Mucosa-associated lymphoid tissue (MALT) lymphoma, or extranodal marginal zone lymphoma of MALT, is an indolent B-cell non-Hodgkin lymphoma arising in lymphoid infiltrates that are induced by chronic inflammation in extranodal sites. The stomach is the most commonly affected organ, in which MALT lymphoma pathogenesis is clearly associated with Helicobacter pylori gastroduodenitis. Gastric MALT lymphoma has attracted attention because of the involvement of genetic aberrations in the nuclear factor κB (NFκB) pathway, one of the most investigated pathways in the fields of immunology and oncology. This Review presents gastric MALT lymphoma as an outstanding example of the close pathogenetic link between chronic inflammation and tumor development, and describes how this information can be integrated into daily clinical practice. Gastric MALT lymphoma is considered one of the best models of how genetic events lead to oncogenesis, determine tumor biology, dictate clinical behavior and represent viable therapeutic targets. Moreover, in view of the association of gastric MALT lymphoma with dysregulation of the NFκB pathway, this signaling pathway will be discussed in depth in both normal and pathological conditions, highlighting strategies to identify new therapeutic targets in this lymphoma.
Diagnosis of gastric mucosa-associated lymphoid tissue (MALT) lymphoma is made by morphologic analysis of endoscopic mucosal biopsy samples and supported by molecular genetic analysis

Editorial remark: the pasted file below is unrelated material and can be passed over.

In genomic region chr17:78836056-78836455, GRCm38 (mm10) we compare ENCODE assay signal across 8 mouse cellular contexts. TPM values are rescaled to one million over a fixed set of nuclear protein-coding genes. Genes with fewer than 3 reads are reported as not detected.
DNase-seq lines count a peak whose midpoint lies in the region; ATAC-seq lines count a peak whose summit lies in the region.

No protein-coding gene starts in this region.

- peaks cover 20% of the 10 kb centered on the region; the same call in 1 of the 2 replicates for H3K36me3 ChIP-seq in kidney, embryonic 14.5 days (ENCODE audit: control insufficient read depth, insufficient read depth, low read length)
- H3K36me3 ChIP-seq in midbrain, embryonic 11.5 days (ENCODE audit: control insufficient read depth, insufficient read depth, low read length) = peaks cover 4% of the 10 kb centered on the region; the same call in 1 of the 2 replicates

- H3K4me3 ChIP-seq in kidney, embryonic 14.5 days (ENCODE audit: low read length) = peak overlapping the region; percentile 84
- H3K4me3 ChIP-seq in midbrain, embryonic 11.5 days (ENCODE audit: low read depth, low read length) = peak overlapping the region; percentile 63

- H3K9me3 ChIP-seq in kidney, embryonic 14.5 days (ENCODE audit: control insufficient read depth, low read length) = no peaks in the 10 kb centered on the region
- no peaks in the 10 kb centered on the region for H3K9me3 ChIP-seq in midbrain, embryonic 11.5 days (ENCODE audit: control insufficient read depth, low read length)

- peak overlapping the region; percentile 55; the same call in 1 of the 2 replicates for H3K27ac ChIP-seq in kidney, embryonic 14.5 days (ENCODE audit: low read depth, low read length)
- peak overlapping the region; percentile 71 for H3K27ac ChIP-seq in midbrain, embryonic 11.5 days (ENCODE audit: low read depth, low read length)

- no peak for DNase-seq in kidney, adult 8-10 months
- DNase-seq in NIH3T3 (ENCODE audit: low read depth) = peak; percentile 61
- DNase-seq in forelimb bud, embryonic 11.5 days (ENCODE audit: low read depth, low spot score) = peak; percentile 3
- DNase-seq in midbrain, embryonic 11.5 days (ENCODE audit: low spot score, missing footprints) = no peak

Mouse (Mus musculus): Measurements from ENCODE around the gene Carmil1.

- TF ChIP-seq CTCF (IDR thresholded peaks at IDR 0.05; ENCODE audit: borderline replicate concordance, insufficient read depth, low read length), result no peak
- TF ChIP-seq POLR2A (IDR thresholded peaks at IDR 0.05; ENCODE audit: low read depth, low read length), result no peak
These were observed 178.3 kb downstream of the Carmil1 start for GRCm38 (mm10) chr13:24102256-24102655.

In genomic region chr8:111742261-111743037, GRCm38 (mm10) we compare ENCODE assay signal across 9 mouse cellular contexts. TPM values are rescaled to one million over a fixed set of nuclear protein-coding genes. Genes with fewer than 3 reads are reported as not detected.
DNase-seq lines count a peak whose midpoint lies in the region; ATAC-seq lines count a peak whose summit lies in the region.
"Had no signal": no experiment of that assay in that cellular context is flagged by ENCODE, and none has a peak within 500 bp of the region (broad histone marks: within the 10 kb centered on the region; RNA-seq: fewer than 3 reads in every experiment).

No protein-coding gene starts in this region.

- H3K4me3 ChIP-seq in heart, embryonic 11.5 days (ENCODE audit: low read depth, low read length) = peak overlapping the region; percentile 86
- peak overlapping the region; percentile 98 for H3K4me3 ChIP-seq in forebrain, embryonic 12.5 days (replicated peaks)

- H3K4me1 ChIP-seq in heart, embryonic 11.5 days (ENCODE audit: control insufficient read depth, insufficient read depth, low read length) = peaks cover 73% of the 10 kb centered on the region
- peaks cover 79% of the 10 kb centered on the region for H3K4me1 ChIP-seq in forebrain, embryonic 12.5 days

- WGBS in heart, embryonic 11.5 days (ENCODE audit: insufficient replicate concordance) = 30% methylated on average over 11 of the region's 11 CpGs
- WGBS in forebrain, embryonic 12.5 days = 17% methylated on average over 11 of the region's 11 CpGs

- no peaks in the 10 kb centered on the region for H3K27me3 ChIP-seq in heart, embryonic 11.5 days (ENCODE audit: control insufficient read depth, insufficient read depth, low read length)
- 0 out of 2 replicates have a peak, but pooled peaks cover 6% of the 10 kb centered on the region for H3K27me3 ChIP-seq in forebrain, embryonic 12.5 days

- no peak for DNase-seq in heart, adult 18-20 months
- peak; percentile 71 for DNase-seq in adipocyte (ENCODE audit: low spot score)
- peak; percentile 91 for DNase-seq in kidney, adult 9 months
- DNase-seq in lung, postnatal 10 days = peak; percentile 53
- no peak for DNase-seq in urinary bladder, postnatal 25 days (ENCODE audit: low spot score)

Gastric MALT lymphoma is caused by Helicobacter pylori infection; therefore, every diagnosis of this lymphoma should prompt a thorough investigation for the presence of H. pylori
To date, gastric MALT lymphoma is the only malignancy for which antibiotics are the first choice of therapy with curative intent
General screening for the chromosomal translocation t(11;18)(q21;q21) is not recommended; however, its presence can aid diagnosis of gastric MALT lymphoma and predict resistance to H. pylori eradication treatment
A subgroup of gastric MALT lymphomas is characterized by chromosomal translocations that affect genes encoding molecules involved in activation of nuclear factor κB, which might represent attractive therapeutic targets
A watch-and-wait policy is now considered adequate management for patients with minimal residual disease after successful H. pylori eradication therapy
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The authors declare no competing financial interests.
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